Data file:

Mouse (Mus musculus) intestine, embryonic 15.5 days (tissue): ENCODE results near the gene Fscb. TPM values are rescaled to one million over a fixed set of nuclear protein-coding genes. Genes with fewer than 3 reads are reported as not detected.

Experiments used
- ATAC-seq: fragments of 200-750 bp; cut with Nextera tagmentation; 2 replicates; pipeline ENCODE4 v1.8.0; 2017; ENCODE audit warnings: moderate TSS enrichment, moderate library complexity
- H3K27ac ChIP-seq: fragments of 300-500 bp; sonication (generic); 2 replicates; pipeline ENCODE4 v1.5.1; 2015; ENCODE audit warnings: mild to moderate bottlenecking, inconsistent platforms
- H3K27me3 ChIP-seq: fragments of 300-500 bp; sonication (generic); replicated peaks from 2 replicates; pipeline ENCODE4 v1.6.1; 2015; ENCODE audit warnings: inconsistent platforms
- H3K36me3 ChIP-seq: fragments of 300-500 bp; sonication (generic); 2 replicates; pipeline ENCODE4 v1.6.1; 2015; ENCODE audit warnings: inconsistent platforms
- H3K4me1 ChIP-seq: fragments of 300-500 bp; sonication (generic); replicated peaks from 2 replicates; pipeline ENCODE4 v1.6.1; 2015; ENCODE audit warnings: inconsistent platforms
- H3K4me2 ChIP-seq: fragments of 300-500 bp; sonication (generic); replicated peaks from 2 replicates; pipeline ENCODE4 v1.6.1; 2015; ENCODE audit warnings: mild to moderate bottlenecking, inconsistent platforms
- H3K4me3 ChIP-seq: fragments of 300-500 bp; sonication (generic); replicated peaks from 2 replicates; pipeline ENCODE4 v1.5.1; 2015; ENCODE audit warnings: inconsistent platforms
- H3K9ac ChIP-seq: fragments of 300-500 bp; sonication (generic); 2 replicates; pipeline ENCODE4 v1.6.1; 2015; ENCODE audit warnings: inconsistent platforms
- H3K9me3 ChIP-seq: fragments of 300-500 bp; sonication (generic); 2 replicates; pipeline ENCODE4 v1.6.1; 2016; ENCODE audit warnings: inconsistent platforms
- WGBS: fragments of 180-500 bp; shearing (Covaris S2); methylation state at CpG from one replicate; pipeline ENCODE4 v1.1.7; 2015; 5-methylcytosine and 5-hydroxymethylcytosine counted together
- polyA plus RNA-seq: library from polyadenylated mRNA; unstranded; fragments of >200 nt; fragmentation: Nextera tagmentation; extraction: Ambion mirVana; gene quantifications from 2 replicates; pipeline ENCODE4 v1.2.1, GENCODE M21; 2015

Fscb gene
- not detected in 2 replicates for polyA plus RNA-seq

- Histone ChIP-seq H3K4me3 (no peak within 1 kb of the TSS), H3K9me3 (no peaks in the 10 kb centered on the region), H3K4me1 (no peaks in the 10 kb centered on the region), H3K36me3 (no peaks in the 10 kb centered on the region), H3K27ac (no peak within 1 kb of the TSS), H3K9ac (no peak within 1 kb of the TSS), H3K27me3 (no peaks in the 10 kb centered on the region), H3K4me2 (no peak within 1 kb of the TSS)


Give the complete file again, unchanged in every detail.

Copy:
Mouse (Mus musculus) intestine, embryonic 15.5 days (tissue): ENCODE results near the gene Fscb. TPM values are rescaled to one million over a fixed set of nuclear protein-coding genes. Genes with fewer than 3 reads are reported as not detected.

Experiments used
- ATAC-seq: fragments of 200-750 bp; cut with Nextera tagmentation; 2 replicates; pipeline ENCODE4 v1.8.0; 2017; ENCODE audit warnings: moderate TSS enrichment, moderate library complexity
- H3K27ac ChIP-seq: fragments of 300-500 bp; sonication (generic); 2 replicates; pipeline ENCODE4 v1.5.1; 2015; ENCODE audit warnings: mild to moderate bottlenecking, inconsistent platforms
- H3K27me3 ChIP-seq: fragments of 300-500 bp; sonication (generic); replicated peaks from 2 replicates; pipeline ENCODE4 v1.6.1; 2015; ENCODE audit warnings: inconsistent platforms
- H3K36me3 ChIP-seq: fragments of 300-500 bp; sonication (generic); 2 replicates; pipeline ENCODE4 v1.6.1; 2015; ENCODE audit warnings: inconsistent platforms
- H3K4me1 ChIP-seq: fragments of 300-500 bp; sonication (generic); replicated peaks from 2 replicates; pipeline ENCODE4 v1.6.1; 2015; ENCODE audit warnings: inconsistent platforms
- H3K4me2 ChIP-seq: fragments of 300-500 bp; sonication (generic); replicated peaks from 2 replicates; pipeline ENCODE4 v1.6.1; 2015; ENCODE audit warnings: mild to moderate bottlenecking, inconsistent platforms
- H3K4me3 ChIP-seq: fragments of 300-500 bp; sonication (generic); replicated peaks from 2 replicates; pipeline ENCODE4 v1.5.1; 2015; ENCODE audit warnings: inconsistent platforms
- H3K9ac ChIP-seq: fragments of 300-500 bp; sonication (generic); 2 replicates; pipeline ENCODE4 v1.6.1; 2015; ENCODE audit warnings: inconsistent platforms
- H3K9me3 ChIP-seq: fragments of 300-500 bp; sonication (generic); 2 replicates; pipeline ENCODE4 v1.6.1; 2016; ENCODE audit warnings: inconsistent platforms
- WGBS: fragments of 180-500 bp; shearing (Covaris S2); methylation state at CpG from one replicate; pipeline ENCODE4 v1.1.7; 2015; 5-methylcytosine and 5-hydroxymethylcytosine counted together
- polyA plus RNA-seq: library from polyadenylated mRNA; unstranded; fragments of >200 nt; fragmentation: Nextera tagmentation; extraction: Ambion mirVana; gene quantifications from 2 replicates; pipeline ENCODE4 v1.2.1, GENCODE M21; 2015

Fscb gene
- not detected in 2 replicates for polyA plus RNA-seq

- Histone ChIP-seq H3K4me3 (no peak within 1 kb of the TSS), H3K9me3 (no peaks in the 10 kb centered on the region), H3K4me1 (no peaks in the 10 kb centered on the region), H3K36me3 (no peaks in the 10 kb centered on the region), H3K27ac (no peak within 1 kb of the TSS), H3K9ac (no peak within 1 kb of the TSS), H3K27me3 (no peaks in the 10 kb centered on the region), H3K4me2 (no peak within 1 kb of the TSS)